3 Drivers Filed a Lawsuit Against Tesla for "Vaporware" Autopilot

Flickr / c.j.b

Three drivers filed suit against Tesla recently for not following through on promised safety features and for knowingly selling “non-functional” Enhanced Autopilot.

The proposed class-action lawsuit was filed against Tesla on April 19 and claims that Tesla is knowingly selling cars that have non-operational Enhanced Autopilot and is not providing the safety features promised to customers when they buy Tesla cars. Tesla has responded by saying that the suit is disingenuous and misrepresents the facts of what features are available on Tesla cars.

All three of the drivers purchased or leased a Tesla Model S in late November or early December of 2016. The three men say in the lawsuit that when he purchased the car the Tesla website stated that both Enhanced Autopilot and standard safety features would be available in December of 2016. Their claim states that when they received the cars, the promised features were not functional.

The safety features that the three men say they believed would come with the cars when they purchased them are: automatic emergency braking, front collision warning, side collision warning, and auto high beams. The three drivers say that only traffic aware cruise control has been updated, and call the Enhanced Autopilot system “Vaporware” and that its actual performance is “unpredictable.” The drivers also claim in the suit that Tesla sold them Enhanced Autopilot without being clear that there isn’t a fully self-driving version of the software available yet, and that the current Enhanced Autopilot is “simply too dangerous to be used.”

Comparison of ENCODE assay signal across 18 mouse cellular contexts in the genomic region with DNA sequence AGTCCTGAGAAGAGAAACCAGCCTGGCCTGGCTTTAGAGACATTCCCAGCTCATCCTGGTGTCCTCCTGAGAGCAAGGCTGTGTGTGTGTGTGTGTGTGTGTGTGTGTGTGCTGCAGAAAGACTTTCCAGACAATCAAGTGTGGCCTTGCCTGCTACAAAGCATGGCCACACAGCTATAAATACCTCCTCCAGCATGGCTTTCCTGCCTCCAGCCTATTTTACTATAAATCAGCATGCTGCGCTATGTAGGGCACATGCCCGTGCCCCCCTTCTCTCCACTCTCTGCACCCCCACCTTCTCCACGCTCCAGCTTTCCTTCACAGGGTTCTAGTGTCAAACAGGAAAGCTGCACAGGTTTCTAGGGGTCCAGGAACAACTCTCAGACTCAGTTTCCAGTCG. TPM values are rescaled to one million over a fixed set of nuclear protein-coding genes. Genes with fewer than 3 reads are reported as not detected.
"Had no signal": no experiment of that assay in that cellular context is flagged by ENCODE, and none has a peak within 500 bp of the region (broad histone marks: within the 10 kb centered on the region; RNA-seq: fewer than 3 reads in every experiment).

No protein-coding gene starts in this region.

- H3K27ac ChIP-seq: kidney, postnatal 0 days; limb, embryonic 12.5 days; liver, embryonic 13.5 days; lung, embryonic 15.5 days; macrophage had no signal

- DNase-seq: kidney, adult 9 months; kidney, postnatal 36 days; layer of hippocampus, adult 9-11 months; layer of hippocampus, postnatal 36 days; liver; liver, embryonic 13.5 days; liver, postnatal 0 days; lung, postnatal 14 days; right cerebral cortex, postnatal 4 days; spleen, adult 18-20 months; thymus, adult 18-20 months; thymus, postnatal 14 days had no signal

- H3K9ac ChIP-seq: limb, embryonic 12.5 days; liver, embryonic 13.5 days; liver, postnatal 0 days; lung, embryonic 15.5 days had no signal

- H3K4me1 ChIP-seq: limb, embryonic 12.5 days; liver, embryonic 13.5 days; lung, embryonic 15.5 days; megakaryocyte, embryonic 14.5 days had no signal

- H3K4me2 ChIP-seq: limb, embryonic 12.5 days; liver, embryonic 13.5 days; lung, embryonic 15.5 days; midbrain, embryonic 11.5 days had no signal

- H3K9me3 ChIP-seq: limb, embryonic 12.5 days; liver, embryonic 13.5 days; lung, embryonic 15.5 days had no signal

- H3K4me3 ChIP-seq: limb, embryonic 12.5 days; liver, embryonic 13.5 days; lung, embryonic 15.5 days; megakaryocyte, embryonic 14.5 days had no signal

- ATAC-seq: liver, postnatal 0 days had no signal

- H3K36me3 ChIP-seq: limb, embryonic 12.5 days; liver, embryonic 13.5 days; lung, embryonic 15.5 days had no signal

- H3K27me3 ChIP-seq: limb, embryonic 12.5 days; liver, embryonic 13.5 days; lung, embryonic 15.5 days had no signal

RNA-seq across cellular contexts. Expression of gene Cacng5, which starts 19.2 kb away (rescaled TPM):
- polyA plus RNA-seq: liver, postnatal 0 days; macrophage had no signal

In response to the lawsuit, Tesla released a statement saying: “Many of the features this suit claims are ‘unavailable’ are in fact available, with more updates coming every month. We have always been transparent about the fact that Enhanced Autopilot software is a product that would roll out incrementally over time, and that features would continue to be introduced as validation is completed, subject to regulatory approval.” In the statement, the company also writes that it has never claimed to have full self-driving abilities, and calls the lawsuit “inaccurate and sensationalist.”